The theme of Folk Alliance International in Kansas City, where I’m filing this dispatch, was “Forbidden Folk: Celebrating Activism in Art,” and heaven knows our community, our whole national community, is mobilizing like we’ve not seen in decades. I’ve heard many shades of anthems, declarations, pleas and protests, but it’s not been as confrontational as some might imagine. The overwhelming impulse is not to sing at but to sing with, and a few artists have told me they’re more interested in using music to build bridges and heal ruptures in a polarized land than to express anger or frustration. A large gathering took to the roof of the hotel to sing “We Shall Overcome,” yet an all-star group of artists concluded an episode of Freedom Sings here on Friday with “This Land Is Your Land,” which I hope is something on which we can all agree.
This has been an exceptional event and an opportunity to experience a cross section of what’s going on in North America and the world, and I’ll be posting a full report in a few days. With this as my backdrop, I couldn’t help but notice that this week on Roots we’ve got a band sporting a new album called Love and Protest and a Nashville songwriter whose debut album in 2016 was one of the most subtle and intelligent anti-war albums I’ve ever heard.
The project is called War Surplus, a song cycle conveying scenes and episodes from a relationship (Scott and June) that’s under stress from his PTSD acquired after service in Iraq. The artist, Becky Warren, drew from her own life experience and fated marriage to draw out specific tensions and emotions with rare clarity and effectiveness. Her striking and cutting voice plus the bold country rock textures made for one of my favorite releases of last year.
The Vinyl District was one of many outlets that raved: “Warren emerged on the scene over a decade ago as part of the (Boston based) Great Unknowns but took an extended break from music related to her husband’s PTSD. Warren won the 2014 Merlefest Songwriting Competition for opener “Call Me Sometime,” and her vaguely post-Springsteen-style narrative thrives in a hearty pop Americana zone highlighted by Paul Neihaus’ steel guitar.” I’m also happy to say that I saw Becky here in Kansas City singing powerful songs and collaborating joyfully with co-writers from back in Music City. She’s got a lot more to say than this one well-told story.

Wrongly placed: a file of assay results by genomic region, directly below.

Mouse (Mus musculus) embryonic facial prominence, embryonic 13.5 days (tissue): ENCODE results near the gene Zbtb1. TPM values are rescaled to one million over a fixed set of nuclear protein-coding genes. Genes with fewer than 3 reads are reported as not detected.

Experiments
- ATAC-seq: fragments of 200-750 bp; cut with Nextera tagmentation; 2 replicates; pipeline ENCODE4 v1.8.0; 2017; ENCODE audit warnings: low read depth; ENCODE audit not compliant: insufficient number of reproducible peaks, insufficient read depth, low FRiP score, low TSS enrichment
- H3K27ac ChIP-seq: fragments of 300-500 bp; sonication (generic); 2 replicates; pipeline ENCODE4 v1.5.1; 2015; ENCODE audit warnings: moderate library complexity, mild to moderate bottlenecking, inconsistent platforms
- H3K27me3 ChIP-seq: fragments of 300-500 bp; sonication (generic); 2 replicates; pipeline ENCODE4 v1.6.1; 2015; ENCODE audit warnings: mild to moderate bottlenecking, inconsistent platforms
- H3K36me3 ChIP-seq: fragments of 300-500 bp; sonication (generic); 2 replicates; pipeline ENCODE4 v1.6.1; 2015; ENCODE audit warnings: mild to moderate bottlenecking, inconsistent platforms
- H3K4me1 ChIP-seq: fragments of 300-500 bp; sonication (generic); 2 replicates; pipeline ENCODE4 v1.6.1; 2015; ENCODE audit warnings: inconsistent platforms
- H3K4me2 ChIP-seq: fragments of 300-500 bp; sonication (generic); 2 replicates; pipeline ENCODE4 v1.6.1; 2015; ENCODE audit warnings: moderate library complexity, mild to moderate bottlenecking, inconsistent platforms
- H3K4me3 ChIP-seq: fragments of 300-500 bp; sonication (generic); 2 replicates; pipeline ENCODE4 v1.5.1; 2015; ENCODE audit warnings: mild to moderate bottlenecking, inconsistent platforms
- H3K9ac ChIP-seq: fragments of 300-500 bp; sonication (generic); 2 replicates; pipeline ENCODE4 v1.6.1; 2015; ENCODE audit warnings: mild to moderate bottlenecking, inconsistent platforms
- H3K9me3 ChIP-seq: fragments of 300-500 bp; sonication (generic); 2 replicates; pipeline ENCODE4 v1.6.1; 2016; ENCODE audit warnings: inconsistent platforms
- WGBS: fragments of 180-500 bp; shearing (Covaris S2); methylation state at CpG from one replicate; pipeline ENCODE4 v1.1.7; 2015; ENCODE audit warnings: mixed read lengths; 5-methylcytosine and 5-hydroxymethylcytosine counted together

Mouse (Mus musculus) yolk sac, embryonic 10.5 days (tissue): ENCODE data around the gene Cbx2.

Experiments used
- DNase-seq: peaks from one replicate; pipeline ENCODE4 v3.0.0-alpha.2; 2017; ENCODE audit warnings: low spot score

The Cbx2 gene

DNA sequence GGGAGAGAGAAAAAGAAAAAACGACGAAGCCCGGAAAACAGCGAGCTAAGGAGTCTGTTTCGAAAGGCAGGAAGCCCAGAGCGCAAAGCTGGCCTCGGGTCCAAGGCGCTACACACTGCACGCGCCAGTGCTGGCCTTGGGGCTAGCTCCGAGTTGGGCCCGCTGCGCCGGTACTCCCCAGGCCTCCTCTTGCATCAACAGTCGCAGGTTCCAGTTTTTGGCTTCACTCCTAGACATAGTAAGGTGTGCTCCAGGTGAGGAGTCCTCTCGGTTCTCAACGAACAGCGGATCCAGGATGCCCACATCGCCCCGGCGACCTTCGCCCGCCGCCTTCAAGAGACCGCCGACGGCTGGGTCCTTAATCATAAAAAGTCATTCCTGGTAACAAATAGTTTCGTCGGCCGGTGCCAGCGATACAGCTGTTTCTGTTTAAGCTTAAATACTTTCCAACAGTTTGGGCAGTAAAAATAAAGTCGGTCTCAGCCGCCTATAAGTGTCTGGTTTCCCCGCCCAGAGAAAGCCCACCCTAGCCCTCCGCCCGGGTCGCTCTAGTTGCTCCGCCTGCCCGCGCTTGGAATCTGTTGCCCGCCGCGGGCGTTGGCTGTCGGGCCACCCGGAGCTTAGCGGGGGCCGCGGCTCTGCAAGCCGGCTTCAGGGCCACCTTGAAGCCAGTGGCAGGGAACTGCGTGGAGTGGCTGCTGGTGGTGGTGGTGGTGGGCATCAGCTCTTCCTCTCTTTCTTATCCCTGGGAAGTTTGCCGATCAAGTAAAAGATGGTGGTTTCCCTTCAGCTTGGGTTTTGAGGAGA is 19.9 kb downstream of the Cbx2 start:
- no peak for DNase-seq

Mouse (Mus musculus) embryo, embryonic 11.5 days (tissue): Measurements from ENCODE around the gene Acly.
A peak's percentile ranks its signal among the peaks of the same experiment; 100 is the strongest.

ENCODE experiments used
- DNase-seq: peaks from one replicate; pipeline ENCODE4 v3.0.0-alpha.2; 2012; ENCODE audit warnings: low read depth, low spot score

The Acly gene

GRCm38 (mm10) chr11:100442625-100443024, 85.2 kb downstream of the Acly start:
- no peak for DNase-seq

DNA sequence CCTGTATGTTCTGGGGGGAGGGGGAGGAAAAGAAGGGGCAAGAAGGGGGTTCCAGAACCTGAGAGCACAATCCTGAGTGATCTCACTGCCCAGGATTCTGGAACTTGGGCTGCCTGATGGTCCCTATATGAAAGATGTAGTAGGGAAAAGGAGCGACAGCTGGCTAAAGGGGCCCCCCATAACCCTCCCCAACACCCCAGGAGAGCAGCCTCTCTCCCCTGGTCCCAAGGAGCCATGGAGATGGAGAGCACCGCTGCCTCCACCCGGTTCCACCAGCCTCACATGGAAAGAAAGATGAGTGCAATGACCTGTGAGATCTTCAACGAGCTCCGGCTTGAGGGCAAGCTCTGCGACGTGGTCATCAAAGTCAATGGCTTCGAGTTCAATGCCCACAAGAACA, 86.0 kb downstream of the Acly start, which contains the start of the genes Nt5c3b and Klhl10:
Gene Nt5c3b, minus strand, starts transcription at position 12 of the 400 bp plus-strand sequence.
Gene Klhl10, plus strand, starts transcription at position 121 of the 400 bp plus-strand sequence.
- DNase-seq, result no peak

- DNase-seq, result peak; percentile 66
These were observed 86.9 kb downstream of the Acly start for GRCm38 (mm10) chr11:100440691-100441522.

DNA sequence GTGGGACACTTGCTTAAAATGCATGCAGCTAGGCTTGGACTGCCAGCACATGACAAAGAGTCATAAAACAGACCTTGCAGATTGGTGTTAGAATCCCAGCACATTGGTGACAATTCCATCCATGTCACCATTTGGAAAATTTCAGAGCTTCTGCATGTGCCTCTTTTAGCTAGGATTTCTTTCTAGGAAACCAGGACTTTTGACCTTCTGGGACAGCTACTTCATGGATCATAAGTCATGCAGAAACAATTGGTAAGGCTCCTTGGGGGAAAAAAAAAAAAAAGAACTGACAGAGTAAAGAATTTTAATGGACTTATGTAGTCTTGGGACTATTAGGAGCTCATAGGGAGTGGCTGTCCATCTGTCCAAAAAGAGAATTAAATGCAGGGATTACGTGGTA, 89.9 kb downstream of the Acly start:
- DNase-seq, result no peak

As for Love and Protest, it seems that venerable roots rock band Girls Guns & Glory may be aiming for a more personal than political message. Band leader and songwriter Ward Hayden says in the new album’s promo that “its songs explore the emotion of love.” He says “when love is faced with opposition, it’s the protest of that emotion. It’s alpha and omega — love and protest. There’s a lot of ground to cover between those two extremes.”
The band has kept deep core country music and old-school rock and roll alive and humming in its home town of Boston for about ten years, and GG&G has played slots at all the prestigious roots music events. That, if we may say, includes MCR almost exactly one year ago. I posted the next day that we heard “Hayden sounding a bit like Dwight with a yodel crack in his crooning voice and edgy honky tonk surging forth from the band. They offered a vintage rock and roll go-go twister on the whimsical “Shake Like Jello” and told the mournful story of “Centralia, PA” (the abandoned town with the four-decade coal mine fire beneath it). Throughout, the quartet showed country and western panache and great spirits, which they took to the stage of our after-party at Kimbro’s for a rousing Hank Williams sing-along.”
Our night at Roots will be neatly split between this rootsy rock and bluegrass music, which is only known here and there for its protest songs but which certainly is all about guns a blazin’ when it comes to voices and instruments. We are now old besties with The Gibson Brothers, the long-grinding, hard-working, always adapting duo from upstate New York that wound up securing two IBMA Entertainer of the Year prizes in 2012 and 13. They were favorites on the circuit well before then, having joined their voices in close harmony when they were teenagers in the 1990s. Eric and Leigh arrive with a new project on Rounder Records called In The Ground. I’ve not heard it yet so I’m letting it conjure both of its meanings, from planting seeds for the future and laying the dead to rest. Both are potent bluegrass themes. I also must note the exceptional support musicians we’ll see who’ve been with the siblings for a good while, including mandolinist Jesse Brock, bass player Mike Barber and fiddler Clayton Campbell. They’ve all got that family chemistry even if it’s not a blood thing.
And rounding out our night will be first time MCR artists NewTown, a terrific bluegrass band from Lexington, KY that’s fronted by award-winning singer and fiddle-player Kati Penn Williams and her husband who sings and plays banjo. In its eight years touring and recording they’ve shared bills with icons including Rhonda Vincent and Doyle Lawson. They’ve connected with Mountain Home Records outside of Asheville, NC to release Harlan Road, an album that rides that exciting line between traditional and innovation. I’ve been looking for a chance to see these guys for a while, so as always Roots delivers.